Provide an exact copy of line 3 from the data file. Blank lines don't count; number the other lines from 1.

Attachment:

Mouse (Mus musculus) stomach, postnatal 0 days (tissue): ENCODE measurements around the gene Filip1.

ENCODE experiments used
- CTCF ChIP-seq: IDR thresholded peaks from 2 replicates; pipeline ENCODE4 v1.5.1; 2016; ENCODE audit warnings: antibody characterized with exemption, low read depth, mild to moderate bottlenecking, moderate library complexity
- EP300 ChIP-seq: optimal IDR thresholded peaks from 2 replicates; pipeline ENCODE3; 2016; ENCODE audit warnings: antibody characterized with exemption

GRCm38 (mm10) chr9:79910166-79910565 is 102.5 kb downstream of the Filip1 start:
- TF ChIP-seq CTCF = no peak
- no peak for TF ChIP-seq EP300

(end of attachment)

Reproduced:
- CTCF ChIP-seq: IDR thresholded peaks from 2 replicates; pipeline ENCODE4 v1.5.1; 2016; ENCODE audit warnings: antibody characterized with exemption, low read depth, mild to moderate bottlenecking, moderate library complexity